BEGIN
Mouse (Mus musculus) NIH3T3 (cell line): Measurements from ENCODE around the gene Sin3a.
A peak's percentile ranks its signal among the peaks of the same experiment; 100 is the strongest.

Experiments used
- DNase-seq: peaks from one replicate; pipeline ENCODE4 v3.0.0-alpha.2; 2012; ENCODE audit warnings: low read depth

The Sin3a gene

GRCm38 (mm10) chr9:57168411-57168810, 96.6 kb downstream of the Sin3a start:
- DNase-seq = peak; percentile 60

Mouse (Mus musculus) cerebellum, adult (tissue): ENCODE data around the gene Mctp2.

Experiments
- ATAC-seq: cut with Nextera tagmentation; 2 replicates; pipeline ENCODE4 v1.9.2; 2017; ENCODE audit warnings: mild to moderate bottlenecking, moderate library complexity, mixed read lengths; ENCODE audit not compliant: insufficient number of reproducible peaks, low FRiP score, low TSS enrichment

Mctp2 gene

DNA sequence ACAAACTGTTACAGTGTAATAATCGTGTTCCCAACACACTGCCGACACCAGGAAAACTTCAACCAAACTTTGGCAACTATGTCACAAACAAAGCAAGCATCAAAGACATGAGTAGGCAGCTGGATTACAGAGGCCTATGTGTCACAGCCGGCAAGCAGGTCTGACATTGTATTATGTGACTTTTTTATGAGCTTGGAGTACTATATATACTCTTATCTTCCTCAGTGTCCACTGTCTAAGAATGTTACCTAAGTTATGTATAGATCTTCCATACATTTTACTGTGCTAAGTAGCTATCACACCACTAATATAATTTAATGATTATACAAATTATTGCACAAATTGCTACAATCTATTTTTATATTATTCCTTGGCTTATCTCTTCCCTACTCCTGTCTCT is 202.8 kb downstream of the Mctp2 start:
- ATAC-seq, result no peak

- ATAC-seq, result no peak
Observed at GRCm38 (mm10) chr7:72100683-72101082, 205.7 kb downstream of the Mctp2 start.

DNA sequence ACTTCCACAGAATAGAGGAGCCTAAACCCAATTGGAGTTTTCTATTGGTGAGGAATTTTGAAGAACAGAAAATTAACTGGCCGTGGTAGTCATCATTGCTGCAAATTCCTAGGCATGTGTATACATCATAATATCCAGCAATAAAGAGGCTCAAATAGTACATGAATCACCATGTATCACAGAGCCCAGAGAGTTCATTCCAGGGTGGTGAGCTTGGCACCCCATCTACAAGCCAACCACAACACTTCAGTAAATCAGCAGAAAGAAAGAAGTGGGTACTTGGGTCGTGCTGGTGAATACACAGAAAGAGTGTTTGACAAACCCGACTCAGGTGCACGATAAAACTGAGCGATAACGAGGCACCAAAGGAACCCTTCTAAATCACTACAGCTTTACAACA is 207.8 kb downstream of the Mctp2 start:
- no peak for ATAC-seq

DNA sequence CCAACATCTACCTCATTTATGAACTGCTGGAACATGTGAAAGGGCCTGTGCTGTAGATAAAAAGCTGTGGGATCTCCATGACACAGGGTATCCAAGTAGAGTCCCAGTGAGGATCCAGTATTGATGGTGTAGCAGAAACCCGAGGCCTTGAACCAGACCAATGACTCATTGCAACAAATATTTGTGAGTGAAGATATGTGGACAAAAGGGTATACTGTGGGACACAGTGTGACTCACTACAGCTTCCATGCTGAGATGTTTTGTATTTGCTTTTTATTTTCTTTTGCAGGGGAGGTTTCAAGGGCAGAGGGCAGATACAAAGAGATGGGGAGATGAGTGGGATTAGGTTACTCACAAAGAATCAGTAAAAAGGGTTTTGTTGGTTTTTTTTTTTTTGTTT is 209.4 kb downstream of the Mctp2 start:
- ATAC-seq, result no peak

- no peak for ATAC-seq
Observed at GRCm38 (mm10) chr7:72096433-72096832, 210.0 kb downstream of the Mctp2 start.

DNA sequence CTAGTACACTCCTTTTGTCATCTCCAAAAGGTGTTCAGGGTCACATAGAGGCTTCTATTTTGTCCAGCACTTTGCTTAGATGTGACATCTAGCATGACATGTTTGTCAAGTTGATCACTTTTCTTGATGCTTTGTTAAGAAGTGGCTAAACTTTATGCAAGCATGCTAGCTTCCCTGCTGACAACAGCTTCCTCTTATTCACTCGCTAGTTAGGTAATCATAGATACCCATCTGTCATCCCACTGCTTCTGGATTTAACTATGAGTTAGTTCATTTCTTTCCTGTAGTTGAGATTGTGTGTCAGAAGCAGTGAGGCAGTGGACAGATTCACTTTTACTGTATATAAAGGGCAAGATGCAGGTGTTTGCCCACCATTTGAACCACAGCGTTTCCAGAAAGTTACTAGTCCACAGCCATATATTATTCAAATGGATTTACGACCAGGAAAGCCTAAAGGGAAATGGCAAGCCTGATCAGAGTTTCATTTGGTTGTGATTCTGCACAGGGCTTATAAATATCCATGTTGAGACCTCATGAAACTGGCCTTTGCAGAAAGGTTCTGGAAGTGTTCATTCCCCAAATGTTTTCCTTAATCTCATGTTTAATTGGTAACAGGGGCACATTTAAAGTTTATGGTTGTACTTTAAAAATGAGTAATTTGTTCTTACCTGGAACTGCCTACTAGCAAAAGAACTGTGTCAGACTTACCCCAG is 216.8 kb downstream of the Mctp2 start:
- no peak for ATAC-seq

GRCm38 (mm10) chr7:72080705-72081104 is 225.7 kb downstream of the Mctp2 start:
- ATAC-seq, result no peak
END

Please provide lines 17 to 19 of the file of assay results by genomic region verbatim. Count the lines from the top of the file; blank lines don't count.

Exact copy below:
- no peak for ATAC-seq

DNA sequence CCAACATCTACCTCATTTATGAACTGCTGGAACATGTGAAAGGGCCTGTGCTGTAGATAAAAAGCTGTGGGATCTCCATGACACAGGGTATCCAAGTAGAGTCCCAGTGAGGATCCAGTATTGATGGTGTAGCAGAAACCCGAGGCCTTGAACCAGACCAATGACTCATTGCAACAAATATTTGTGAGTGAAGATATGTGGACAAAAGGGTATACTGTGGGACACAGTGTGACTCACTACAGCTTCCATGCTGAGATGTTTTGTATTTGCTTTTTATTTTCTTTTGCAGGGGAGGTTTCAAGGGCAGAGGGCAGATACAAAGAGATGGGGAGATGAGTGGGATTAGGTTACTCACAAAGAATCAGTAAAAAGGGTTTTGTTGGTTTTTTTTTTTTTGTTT is 209.4 kb downstream of the Mctp2 start:
- ATAC-seq, result no peak